Billing Mrs. Fossett

Private insurance is a great idea, and not even a particularly new one.

If you or your parents grew up in a small town, chances are you’re familiar with the volunteer fire department, or the volunteer ambulance company.

Many a rural community couldn’t afford these services on a professional basis, so volunteers filled the gap. Once a year, a representative came knocking at your door. You could contribute either your time, or some cash, receiving an appropriate window decal in exchange. Those who, in effect, “bought the insurance” could then call on the volunteer firemen or the local ambulance in time of need, and receive those services free.

Those who failed to join were still free to call if grandpa had chest pains or if a brush fire got out of control by the trash barrel. But they’d be billed the actual costs.

The system worked fairly well. Because it avoided the coercion of involuntary levies, it could be well worth adapting to more modern conditions.

But it’s not the system currently in use in these parts. We have tax-supported fire and ambulance services. And that system extends to search and rescue.

Last Sept. 3, multimillionaire adventurer Steve Fossett took off from his friend Barron Hilton’s Flying M Ranch, south of Yerrington, on what was supposed to be a short pleasure flight. He never came back.

A month-long ground and air search of the remote 20,000-square-mile area by the National Guard and Civil Air Patrol failed to turn up any sign of Fossett or his small plane. An Illinois judge declared Mr. Fossett legally dead on Feb. 15. Mr. Fossett is believed to have left an estate worth more than $10 million.

The state of Nevada figures it incurred a $687,000 search bill, even after Mr. Hilton, the hotel magnate, voluntarily sent in a $200,000 check to cover some of the costs.

Now, a spokesman for Nevada Gov. Jim Gibbons says the state — facing a fiscal crunch — will bill Mr. Fossett’s widow for that $687,000.

If welfare recipients who call an ambulance merely to take them to the hospital to pick up a prescription were going to start receiving bills — and were actually expected to pay — this might mark the beginning of a healthy trend toward holding people responsible for their own choices. But in fact, the Lyon County Sheriff’s Department checked Mr. Fossett’s credit cards and bank records, looking for evidence he’d put rescue workers to unnecessary expense as part of a plot to “fake” his own disappearance. And no such evidence could be found.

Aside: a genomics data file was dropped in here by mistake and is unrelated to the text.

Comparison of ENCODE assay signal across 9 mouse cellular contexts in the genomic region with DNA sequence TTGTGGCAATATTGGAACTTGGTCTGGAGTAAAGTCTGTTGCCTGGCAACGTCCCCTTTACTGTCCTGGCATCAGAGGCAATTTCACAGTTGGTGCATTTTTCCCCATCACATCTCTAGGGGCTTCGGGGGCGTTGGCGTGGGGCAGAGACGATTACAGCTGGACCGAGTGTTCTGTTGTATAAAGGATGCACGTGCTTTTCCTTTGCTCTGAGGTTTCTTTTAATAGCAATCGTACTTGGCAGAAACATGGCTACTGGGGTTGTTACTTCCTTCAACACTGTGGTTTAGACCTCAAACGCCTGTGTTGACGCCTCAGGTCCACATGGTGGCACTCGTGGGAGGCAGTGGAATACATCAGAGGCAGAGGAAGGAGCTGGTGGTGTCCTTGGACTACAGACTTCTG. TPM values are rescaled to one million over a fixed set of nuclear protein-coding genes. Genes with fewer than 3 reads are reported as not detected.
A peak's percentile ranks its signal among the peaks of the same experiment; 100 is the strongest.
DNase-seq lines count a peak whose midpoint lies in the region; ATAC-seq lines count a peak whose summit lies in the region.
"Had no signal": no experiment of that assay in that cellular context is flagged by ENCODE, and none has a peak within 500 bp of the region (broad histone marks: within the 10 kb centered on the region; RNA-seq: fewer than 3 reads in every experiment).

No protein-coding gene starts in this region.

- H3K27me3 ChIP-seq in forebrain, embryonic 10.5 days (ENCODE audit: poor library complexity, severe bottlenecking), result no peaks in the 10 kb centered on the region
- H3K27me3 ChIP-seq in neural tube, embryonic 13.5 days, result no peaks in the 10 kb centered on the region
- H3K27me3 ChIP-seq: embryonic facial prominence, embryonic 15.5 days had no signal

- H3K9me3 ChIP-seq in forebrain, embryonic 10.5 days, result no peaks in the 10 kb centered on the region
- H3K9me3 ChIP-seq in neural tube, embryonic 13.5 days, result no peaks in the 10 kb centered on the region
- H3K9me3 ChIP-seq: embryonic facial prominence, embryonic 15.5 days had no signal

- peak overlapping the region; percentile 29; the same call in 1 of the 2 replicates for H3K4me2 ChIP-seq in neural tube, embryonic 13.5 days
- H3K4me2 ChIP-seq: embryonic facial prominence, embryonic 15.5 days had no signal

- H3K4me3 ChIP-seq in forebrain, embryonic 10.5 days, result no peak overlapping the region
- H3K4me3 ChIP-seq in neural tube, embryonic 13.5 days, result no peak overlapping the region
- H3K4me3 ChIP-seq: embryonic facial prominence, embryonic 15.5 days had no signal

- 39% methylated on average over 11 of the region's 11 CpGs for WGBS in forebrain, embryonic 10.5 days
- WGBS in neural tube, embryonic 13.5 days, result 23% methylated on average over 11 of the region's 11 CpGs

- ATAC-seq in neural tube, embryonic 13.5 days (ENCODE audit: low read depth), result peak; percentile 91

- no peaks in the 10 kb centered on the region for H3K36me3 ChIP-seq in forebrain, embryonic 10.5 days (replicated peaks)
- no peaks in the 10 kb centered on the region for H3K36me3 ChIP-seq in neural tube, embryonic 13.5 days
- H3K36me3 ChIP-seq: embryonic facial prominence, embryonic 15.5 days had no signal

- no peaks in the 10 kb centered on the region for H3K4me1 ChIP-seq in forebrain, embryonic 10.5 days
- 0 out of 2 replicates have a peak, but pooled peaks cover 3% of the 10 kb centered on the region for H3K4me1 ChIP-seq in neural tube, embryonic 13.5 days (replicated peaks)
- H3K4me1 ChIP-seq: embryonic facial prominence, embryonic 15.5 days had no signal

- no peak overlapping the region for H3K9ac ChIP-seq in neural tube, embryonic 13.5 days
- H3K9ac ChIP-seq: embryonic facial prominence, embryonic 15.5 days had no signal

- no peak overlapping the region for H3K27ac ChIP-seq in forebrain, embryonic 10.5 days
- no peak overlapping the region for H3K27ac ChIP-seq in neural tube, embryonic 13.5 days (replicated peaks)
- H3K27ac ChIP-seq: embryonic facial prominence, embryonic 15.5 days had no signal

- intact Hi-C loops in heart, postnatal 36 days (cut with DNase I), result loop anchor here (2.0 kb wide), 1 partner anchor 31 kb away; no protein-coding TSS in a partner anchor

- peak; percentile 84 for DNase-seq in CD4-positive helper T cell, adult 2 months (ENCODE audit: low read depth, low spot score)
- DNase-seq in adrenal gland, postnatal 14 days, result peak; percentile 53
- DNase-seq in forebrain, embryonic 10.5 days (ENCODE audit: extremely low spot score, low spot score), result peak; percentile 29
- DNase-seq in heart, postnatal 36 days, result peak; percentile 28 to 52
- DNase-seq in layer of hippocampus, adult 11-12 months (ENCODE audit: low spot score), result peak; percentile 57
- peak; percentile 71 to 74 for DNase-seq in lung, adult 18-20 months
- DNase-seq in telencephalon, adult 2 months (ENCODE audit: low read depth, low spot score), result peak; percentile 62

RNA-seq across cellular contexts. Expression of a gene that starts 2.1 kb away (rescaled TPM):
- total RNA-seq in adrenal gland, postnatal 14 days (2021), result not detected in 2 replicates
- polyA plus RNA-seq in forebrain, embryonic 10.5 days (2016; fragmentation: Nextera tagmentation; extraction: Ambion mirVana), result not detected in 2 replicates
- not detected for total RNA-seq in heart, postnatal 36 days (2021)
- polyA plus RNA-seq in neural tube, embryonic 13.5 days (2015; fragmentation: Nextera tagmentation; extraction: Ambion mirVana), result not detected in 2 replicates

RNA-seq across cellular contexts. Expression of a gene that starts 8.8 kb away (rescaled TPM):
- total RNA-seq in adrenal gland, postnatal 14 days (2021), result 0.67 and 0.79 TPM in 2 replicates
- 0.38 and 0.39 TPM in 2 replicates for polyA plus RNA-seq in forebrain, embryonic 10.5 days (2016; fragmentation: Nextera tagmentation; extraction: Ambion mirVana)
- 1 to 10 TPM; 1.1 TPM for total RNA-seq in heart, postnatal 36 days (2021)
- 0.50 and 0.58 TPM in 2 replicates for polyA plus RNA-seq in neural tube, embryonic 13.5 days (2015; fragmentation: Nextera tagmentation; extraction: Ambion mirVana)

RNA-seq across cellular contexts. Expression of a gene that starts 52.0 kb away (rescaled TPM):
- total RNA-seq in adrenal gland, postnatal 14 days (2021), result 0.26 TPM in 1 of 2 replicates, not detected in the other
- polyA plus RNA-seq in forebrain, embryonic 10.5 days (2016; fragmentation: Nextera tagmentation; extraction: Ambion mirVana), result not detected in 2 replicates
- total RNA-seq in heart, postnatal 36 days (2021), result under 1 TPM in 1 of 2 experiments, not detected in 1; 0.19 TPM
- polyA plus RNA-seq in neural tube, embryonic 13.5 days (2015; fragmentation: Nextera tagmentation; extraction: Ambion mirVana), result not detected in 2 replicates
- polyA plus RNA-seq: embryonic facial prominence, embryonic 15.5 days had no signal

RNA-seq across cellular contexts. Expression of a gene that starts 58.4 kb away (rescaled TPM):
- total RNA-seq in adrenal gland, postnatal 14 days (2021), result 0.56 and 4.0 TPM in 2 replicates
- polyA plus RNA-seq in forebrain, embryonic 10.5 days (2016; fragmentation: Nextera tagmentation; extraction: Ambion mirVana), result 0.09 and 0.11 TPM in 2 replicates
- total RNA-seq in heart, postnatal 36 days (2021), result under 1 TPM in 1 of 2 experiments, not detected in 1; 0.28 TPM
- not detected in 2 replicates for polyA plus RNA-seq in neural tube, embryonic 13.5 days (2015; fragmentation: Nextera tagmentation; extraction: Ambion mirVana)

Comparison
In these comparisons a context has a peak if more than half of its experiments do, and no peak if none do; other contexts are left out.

State Emergency Management Director Frank Siracusa says issuance of such a bill departs from long-standing tradition. “We do not charge the rich or the poor,” he said Tuesday. “There is no precedent where government will go after people for costs just because they have money to pay for it. You get lost, and we look for you. It is a service your taxpayer dollars pay for. … We would do the same thing for anybody. If you have a fire, we fight the fire. We don’t charge.”

Mr. Siracusa is not entirely correct. Some jurisdictions certainly have been known to charge part of the costs run up by those whose behavior leads to wide-scale searches. But the justification is usually that such resources were tied up unnecessarily by a prank or fraud.

If Gov. Gibbons can articulate a consistent policy that would lead to the Fossett estate being billed — in a state where no one would dream of billing a poor family for the cost of seeking a loved one’s body after a drowning in a Nevada lake or stream, say — he should articulate it.

If everyone is to be billed — if small-plane pilots are to be advised of this new policy in advance and given a chance to buy insurance against such an eventuality — fine. Though we can imagine the outcry the next time a Nevada family fails to call for help in locating a senile grandparent who has wandered off into the desert until it’s too late because “It would have cost too much.”

Otherwise, it’s hard not to figure the state is merely “going for the deep pockets,” here. And that’s unacceptable. Just because she’s now presumably well-heeled is no reason to bill Mrs. Fossett for something that anyone else would get for free.

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